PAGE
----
Vierne, Cochereau, Franck, Duruflé & Dupré

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COMPOSERS: Cochereau,Duruflé & Dupré,Franck,Vierne
LABELS: Lammas
ALBUM TITLE: Collection: Sounds Symphonic
WORKS: Symphony No. 3 in F sharp minor; Suite à la française sur les thèmes populaires; works by Franck, Duruflé & Dupré
PERFORMER: Ian Ball (organ)


All composing is improvisation, unless it’s totally mathematical. But whereas what’s called composition is done in secret, improvising musicians make their mistakes in public. Inevitably, improvisations – compositions in real time – fall back on well-worn patterns, and a lot of Pierre Cochereau’s improvisations, painstakingly transcribed here from recordings which the virtuoso organist made from the Fifties to Seventies, were slow, so that he had time to think. Still, there are some breathtaking fast pieces, too, including, on Jeremy Filsell’s disc, a gossamer, delicately scented Alleluia de Pâques, and a wickedly challenging Scherzo symphonique. In the reverberant acoustic of the Roman Catholic Cathedral in Liverpool, it’s hard to be sure what the athletic Filsell is actually playing a lot of the time, but that adds to the seductive impression of distance and mystery. The large 1967 Walker organ, with its horizontal reeds, does a good job in place of a Romantic French instrument. As does the monster in Gloucester Cathedral, most recently rebuilt in 1999 by Nicholson, on Ian Ball’s selection of French organ music. Here, though the sound is less heavenbound, more tangible than on Filsell’s disc, there are nonetheless many-layered depths, and the right melting quality for the music. David Briggs’s transcriptions include Cochereau’s Toccata on a theme from Bizet’s L’arlésienne, but Ian Ball’s biggest achievement is in Vierne’s best-known organ symphony and a very natural account of Franck’s tortured, introspective Fantaisie – a very difficult work to bring off. I also enjoyed Duruflé’s subtle little Prélude sur l’introit de l’Épiphanie.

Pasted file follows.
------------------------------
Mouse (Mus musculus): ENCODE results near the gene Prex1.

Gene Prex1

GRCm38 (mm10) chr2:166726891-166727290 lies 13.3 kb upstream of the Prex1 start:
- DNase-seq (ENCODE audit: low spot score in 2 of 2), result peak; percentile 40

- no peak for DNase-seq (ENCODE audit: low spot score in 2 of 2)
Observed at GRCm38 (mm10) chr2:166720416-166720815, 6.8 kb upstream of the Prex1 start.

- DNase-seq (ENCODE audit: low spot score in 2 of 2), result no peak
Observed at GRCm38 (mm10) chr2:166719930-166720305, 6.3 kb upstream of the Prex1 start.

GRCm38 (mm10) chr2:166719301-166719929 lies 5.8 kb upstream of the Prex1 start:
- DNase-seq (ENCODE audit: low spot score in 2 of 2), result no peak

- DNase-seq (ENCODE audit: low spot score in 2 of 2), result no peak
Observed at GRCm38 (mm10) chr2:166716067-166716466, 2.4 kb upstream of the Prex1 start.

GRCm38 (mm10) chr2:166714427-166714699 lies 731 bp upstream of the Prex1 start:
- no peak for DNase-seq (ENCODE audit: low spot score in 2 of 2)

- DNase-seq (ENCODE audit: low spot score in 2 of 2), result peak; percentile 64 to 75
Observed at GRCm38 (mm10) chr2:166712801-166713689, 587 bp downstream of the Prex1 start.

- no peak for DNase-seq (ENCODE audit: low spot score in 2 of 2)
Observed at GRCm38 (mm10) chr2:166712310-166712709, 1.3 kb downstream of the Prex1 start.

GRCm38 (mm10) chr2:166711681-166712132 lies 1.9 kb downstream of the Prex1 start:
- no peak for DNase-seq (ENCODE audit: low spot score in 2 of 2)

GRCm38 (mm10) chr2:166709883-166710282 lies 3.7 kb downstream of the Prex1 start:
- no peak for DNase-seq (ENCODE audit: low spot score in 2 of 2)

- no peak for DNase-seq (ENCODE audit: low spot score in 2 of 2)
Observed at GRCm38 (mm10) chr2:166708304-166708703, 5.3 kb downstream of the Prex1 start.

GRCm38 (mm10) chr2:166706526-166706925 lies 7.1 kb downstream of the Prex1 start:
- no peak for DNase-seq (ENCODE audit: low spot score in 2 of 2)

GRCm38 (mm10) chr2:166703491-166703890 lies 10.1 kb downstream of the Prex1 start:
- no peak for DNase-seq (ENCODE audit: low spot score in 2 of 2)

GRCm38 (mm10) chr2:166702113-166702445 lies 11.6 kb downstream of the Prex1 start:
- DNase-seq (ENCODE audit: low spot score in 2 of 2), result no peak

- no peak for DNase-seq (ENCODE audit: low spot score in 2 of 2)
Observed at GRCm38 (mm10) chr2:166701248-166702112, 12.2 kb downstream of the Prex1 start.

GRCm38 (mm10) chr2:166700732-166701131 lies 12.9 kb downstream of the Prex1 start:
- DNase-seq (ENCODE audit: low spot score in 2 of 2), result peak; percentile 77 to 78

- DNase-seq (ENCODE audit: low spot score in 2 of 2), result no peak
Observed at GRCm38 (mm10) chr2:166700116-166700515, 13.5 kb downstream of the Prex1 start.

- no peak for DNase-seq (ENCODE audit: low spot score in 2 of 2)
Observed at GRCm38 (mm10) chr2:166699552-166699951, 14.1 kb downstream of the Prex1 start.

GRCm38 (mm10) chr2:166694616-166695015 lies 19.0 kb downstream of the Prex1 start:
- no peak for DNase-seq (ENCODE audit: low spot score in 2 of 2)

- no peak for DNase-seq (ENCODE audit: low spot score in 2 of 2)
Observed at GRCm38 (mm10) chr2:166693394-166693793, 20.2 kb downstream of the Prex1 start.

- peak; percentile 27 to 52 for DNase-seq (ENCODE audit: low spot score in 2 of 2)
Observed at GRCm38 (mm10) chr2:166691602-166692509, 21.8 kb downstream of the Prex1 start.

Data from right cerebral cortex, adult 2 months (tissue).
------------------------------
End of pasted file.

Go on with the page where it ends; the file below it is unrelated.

Adrian Jack